Stories about Migration & Immigration from August, 2010
Hurricane Earl made its way across the U.S. Virgin Islands yesterday as bloggers continued to share their thoughts and experiences. Jamaican diaspora blogger Labrish, who “[has] been fortunate to travel to these islands several times”, was concerned about her acquaintances there: My thoughts go out to everyone living on the...
The imprisonment of three Cuban dissidents who were during a protest at the University of Havana proves to Uncommon Sense that “despite its release of some dozen members of the ‘Group of 75′ prisoners, the Castro dictatorship has not changed.”
“After all the hubbub about Cuba agreeing to release 52 political prisoners in jail since the ‘black spring’ crackdown of March-April 2003, there still remain in prisons across the island 21 members of the Group of 75″: Uncommon Sense posts their names.
The recent debate on the planned Islamic Center/Mosque near the site of the September 11, 2001 attacks in New York, USA has been reverberated in many blogospheres around the world. In this post we will look at snippets of some interesting conversations on this issue by a number of South Asian bloggers.
Sanitsuda Ekachai criticizes the “repressive” policies of Thailand which target migrant workers. Most of Thailand's migrant workers come from the neighbouring country of Myanmar.
Jamaican litblogger Geoffrey Philp posts a poem by Trinidadian Jennifer Rahim.
Famous comic blogger and Japanese culture observer JaeJae teaches us how to tell the difference[zht] between Yukata and Kimono, the two similar Japanese traditional garments.
“Domestic violence has not been stamped out; instead it has grown to staggering proportions”: The Guyana Groove thinks the country needs “a real, feasible solution to this dire situation.”
The Haitian Blogger suggests that the mainstream media is focusing on the wrong thing: “Attention should focus less on the distraction of WyClef Jean’s failed presidential bid…and more on the desperate humanitarian situation on the ground…”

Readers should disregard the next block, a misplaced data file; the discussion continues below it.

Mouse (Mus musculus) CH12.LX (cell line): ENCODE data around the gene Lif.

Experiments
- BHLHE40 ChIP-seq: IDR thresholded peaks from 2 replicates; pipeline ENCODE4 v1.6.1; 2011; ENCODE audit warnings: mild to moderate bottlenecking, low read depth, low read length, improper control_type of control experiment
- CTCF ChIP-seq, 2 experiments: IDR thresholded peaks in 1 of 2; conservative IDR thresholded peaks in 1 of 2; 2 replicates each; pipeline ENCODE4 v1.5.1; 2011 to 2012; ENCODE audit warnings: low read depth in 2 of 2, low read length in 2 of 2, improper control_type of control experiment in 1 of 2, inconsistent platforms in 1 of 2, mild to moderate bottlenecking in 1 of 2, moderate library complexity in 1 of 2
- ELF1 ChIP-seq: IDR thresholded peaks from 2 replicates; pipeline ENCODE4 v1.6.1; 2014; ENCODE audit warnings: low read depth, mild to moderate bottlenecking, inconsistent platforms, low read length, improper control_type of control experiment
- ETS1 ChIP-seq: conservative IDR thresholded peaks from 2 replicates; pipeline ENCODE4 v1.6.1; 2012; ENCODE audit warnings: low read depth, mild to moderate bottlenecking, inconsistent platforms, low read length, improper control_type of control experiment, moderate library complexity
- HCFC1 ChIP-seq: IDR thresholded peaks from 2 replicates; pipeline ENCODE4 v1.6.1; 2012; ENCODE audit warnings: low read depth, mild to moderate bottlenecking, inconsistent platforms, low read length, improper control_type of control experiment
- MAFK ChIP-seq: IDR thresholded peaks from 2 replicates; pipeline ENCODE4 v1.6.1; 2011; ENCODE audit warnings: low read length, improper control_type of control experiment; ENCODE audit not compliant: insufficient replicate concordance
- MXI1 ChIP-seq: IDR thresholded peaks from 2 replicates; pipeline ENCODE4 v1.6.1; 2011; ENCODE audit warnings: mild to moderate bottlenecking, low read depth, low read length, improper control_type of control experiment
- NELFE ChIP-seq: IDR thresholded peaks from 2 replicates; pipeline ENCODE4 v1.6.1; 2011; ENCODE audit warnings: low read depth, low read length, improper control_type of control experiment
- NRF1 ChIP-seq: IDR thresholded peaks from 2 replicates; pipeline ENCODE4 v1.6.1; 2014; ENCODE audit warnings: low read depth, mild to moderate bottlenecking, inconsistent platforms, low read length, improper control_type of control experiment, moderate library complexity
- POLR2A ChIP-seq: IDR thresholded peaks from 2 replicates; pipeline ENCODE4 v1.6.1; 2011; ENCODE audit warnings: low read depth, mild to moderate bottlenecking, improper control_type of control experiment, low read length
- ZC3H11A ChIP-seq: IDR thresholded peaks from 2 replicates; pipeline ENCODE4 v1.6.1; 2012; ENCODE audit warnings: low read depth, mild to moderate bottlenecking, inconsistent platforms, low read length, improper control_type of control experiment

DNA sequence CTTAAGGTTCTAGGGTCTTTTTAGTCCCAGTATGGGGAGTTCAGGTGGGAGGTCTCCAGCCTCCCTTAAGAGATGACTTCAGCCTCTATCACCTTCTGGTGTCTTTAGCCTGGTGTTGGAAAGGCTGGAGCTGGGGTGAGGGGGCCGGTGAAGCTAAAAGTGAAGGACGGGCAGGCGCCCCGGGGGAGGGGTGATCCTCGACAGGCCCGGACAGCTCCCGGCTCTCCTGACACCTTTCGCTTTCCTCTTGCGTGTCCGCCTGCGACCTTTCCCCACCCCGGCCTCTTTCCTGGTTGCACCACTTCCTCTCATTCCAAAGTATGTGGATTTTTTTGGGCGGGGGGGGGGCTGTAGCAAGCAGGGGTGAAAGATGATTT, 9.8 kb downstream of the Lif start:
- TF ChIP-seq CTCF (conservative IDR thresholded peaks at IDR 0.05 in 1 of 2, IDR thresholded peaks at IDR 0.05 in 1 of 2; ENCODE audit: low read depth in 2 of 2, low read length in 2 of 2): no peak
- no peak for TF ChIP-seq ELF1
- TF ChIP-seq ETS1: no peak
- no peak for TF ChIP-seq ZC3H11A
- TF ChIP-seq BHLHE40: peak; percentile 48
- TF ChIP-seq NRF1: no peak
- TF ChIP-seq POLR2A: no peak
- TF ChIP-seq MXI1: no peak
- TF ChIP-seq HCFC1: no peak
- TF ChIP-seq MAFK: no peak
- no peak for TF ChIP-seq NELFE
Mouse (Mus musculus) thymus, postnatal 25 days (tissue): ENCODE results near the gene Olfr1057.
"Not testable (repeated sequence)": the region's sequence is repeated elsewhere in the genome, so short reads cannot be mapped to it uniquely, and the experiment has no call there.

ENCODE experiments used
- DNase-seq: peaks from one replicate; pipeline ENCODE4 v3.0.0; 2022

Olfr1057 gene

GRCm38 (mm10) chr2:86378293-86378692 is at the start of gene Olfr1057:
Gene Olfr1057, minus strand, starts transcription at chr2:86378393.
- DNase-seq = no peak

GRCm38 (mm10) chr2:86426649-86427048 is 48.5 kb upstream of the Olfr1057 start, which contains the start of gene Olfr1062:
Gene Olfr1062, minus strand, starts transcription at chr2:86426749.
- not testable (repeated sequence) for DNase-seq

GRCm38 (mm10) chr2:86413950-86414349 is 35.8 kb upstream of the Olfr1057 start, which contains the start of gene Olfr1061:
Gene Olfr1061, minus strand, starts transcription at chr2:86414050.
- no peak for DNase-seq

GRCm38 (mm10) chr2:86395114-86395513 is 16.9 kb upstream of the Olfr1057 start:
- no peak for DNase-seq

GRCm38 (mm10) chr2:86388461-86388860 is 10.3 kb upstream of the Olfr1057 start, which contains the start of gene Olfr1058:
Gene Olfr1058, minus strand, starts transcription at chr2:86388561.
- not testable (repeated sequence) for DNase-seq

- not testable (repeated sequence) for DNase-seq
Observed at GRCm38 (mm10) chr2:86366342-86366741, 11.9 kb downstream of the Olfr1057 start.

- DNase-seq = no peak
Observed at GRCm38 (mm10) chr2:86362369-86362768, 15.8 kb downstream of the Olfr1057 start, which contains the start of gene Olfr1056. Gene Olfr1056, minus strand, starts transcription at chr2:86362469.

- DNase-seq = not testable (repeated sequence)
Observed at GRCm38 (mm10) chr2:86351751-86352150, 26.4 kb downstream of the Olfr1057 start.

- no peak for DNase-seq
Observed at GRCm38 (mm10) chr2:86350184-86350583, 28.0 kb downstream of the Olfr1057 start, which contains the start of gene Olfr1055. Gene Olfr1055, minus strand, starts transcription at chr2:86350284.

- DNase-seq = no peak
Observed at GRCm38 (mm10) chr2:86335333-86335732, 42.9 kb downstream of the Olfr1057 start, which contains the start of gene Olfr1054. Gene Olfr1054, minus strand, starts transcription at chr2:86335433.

Lebanon is home to over 400,000 Palestinian refugees, who are not allowed to own property, cannot access the health care system, and need a special permit to leave their refugee camps. On August 17, the Lebanese parliament passed a law granting Palestinian refugees the same employment rights as other foreigners. Bloggers and tweeps react to this development.
Eighteen years after Hurricane Andrew wreaked havoc on Florida, diaspora blogger Geoffrey Philp posts a poem he wrote about the experience.
Uncommon Sense and Blog for Cuba report on the arrest of blogger Luis Felipe Rojas Rosabal, with the former saying that the authorities are “especially persistent with its repression towards the more accomplished chroniclers of the reality of life in Cuba today.”
August 23rd is The International Day for the Remembrance of the Slave Trade and its Abolition. A series of events are organized around the world by various organisations to help inscribe the tragic memory of the slave trade promote human rights.
As controversy swirls around Haiti's representative for the 2010 Miss Universe beauty pageant, The Haitian Blogger says: “The assassination of Miss Haiti's mother was a terrible tragedy. Unfortunately the sad event is being used by many to demonize Haiti's first real democratically elected government and the Lavalas political party.”
Abeni has been following Wyclef Jean's bid for the Haitian presidency and says: “Now that Wyclef's candidacy has been stalled…maybe Wyclef's next bid should be ensuring that the media continues to shine a light on the Haitian situation.”
Brian Jungwiwattanaporn writes about the Thai Youth Forum 2010 which is set to take place at the end of the month to discuss issues of migration and trafficking.
There is a group of Cape Verdean citizens who occasionally organize meetings in Lisbon to discuss the relations between youth and politics, as Suzano Costa explains in a video [pt] republished by Amilcar Tavares. In their blog – Tertúlia Crioula [pt] – one can read the notes taken from “Cape Verde in...
The Caribbean Camera reports that the Haitian community is concerned about the relatively low number of Canadian student visas being granted since the January 12 earthquake, saying: “This problem comes just as Haiti needs international education as much as investment to get back on its feet.”
Jamaican diaspora blogger Dennis Jones weighs in on “the subject of plans to build a mosque near what is called Ground Zero.”
Can Wycelf run for President or not? Dessalines’ Children republishes a report which confirms that “Haiti’s electoral board [has] decided to push back to August 20 its release of a final list of presidential candidates…”
As U.S. President Obama prepares to reconsider the travel ban on Cuba, Uncommon Sense says: “Before he does so, he might want to consider the assessment of the three prisoners who were released this week.”